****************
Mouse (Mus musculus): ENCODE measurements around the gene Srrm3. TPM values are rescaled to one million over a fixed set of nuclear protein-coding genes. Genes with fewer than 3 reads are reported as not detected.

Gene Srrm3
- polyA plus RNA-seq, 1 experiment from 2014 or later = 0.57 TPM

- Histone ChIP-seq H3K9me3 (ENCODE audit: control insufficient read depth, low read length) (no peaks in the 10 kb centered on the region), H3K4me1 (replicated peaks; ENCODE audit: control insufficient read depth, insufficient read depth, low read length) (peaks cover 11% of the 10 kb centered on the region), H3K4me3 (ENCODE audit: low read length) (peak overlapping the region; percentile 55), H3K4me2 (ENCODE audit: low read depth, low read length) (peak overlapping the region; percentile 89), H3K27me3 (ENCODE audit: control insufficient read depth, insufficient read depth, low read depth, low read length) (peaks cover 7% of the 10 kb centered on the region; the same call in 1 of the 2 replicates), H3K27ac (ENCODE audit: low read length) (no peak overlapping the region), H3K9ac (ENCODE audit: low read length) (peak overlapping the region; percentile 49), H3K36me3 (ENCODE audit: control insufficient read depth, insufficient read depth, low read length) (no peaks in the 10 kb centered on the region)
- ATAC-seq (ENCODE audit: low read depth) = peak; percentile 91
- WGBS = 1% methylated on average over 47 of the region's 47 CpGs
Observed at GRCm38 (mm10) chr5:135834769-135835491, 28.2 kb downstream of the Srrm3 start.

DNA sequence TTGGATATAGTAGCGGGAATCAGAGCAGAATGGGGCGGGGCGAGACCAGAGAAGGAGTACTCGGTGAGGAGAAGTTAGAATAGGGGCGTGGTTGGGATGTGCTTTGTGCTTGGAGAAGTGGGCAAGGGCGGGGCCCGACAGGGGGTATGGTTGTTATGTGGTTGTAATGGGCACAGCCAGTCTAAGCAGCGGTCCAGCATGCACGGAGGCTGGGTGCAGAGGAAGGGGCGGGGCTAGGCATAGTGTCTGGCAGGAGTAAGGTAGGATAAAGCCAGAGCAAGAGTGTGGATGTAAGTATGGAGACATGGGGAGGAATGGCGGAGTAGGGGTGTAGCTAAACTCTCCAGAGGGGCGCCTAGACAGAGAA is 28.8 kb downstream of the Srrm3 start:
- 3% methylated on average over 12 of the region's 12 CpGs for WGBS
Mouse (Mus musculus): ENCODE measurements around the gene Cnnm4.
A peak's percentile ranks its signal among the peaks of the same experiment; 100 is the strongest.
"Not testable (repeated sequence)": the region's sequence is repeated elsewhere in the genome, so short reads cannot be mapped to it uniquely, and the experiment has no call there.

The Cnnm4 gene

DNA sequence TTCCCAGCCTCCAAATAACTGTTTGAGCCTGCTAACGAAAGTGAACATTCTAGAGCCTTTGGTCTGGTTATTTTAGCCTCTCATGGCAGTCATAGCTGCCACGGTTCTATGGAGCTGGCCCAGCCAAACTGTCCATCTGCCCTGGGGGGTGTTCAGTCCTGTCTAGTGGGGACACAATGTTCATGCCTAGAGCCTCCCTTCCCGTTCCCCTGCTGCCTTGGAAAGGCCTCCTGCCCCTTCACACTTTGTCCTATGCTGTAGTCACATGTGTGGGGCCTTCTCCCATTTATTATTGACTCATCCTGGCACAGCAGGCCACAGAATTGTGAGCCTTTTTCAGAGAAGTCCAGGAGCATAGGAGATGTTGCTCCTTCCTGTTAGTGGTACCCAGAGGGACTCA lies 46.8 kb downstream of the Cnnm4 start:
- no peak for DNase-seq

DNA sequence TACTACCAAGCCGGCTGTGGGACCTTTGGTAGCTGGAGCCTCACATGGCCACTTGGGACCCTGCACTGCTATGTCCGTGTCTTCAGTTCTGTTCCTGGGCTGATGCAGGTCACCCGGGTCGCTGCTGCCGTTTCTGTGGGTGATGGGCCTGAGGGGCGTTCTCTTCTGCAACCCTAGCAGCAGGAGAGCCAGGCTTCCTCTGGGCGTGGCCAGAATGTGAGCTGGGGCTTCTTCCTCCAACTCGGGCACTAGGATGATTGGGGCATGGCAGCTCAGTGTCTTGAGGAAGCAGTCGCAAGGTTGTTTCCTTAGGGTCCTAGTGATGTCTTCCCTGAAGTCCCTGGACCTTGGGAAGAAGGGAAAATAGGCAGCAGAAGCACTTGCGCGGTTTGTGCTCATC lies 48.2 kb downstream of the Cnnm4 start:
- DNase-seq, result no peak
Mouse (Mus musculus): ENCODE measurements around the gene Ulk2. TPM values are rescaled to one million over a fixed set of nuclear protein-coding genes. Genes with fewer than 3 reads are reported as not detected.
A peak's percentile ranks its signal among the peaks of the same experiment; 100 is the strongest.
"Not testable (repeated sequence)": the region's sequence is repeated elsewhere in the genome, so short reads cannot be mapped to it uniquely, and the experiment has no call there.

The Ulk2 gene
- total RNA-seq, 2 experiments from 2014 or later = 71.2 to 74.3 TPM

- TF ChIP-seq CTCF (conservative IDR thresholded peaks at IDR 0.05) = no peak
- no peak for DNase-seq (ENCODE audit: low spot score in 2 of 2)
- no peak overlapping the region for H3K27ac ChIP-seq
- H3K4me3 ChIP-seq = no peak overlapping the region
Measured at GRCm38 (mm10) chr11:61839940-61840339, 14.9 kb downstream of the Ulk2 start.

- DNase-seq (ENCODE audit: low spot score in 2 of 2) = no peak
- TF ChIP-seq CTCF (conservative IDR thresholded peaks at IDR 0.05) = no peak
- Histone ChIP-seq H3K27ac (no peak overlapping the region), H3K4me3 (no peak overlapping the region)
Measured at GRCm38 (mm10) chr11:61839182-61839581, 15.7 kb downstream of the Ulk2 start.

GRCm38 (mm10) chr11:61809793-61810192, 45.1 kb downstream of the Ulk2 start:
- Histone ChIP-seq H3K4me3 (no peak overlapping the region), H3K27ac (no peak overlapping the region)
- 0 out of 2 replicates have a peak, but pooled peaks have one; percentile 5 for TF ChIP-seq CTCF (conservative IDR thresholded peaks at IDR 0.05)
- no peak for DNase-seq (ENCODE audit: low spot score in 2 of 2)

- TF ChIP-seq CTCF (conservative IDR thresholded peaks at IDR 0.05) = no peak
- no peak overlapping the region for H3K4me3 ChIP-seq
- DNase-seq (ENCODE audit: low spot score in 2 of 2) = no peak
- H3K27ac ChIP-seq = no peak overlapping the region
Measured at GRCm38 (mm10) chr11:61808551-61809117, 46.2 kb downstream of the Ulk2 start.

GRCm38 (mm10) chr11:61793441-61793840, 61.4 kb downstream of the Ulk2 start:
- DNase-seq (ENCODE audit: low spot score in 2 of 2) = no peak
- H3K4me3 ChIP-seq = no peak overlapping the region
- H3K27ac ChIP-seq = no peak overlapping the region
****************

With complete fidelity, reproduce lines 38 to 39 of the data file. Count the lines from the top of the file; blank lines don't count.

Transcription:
- DNase-seq (ENCODE audit: low spot score in 2 of 2) = no peak
- H3K27ac ChIP-seq = no peak overlapping the region